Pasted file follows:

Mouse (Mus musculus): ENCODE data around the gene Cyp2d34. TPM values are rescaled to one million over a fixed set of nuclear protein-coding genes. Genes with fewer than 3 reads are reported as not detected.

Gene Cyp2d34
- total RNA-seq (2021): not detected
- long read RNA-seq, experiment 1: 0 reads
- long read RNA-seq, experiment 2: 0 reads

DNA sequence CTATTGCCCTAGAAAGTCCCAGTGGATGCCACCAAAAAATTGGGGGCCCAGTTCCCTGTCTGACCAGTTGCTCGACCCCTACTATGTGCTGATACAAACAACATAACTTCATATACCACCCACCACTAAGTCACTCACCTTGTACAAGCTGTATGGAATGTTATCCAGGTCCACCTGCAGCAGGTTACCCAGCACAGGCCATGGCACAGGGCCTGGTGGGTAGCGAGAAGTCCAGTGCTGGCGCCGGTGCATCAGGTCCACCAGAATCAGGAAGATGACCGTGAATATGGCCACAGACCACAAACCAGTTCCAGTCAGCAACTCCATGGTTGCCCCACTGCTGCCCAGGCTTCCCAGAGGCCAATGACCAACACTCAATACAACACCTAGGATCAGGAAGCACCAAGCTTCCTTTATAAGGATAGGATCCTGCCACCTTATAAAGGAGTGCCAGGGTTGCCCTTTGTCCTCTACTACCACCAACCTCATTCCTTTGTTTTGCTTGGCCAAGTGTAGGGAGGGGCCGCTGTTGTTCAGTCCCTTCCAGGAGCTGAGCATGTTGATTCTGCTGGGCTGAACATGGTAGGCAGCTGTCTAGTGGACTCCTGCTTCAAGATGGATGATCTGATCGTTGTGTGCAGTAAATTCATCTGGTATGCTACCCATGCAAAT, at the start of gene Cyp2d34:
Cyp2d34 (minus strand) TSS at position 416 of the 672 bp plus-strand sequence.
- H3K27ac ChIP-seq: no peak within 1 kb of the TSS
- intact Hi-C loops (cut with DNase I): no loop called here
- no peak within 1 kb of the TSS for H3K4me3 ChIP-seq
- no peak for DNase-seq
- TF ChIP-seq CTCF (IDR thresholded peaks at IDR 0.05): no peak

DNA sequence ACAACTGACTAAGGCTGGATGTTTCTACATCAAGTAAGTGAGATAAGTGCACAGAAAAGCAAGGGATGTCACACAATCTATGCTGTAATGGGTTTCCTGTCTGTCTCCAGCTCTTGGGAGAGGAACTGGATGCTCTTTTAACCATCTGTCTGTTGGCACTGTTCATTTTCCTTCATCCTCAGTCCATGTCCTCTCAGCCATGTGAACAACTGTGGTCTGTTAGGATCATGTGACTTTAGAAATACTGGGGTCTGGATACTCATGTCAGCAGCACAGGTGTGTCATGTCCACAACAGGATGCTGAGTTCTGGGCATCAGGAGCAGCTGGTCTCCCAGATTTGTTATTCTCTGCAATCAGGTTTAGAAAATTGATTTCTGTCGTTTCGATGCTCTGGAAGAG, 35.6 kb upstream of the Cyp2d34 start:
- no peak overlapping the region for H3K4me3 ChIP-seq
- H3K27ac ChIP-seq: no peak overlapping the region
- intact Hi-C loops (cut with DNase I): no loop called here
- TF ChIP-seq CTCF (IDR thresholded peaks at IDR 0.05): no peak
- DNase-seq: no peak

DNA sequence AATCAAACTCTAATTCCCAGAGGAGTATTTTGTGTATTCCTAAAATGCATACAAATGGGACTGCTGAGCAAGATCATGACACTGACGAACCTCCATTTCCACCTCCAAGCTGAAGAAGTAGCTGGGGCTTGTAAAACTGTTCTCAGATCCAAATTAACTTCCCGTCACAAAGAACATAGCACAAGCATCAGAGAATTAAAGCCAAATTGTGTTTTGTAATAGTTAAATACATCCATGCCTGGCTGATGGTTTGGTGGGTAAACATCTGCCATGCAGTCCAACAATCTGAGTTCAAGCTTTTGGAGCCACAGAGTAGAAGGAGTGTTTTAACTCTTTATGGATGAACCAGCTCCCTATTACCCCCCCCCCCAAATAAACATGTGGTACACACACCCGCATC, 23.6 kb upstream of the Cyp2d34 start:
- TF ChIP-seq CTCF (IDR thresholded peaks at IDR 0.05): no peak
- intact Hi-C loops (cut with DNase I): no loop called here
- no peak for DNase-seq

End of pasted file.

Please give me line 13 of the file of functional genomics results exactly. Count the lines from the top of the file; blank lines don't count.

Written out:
DNA sequence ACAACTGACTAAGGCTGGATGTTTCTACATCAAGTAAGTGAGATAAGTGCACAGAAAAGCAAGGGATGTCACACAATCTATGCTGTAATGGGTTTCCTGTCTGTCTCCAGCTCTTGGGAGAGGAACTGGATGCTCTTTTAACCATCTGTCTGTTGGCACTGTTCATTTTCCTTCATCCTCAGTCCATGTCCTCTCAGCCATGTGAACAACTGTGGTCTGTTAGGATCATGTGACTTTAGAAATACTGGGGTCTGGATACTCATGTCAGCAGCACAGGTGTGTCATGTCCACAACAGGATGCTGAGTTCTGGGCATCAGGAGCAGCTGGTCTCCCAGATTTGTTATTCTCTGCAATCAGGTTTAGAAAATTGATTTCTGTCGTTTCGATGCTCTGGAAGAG, 35.6 kb upstream of the Cyp2d34 start: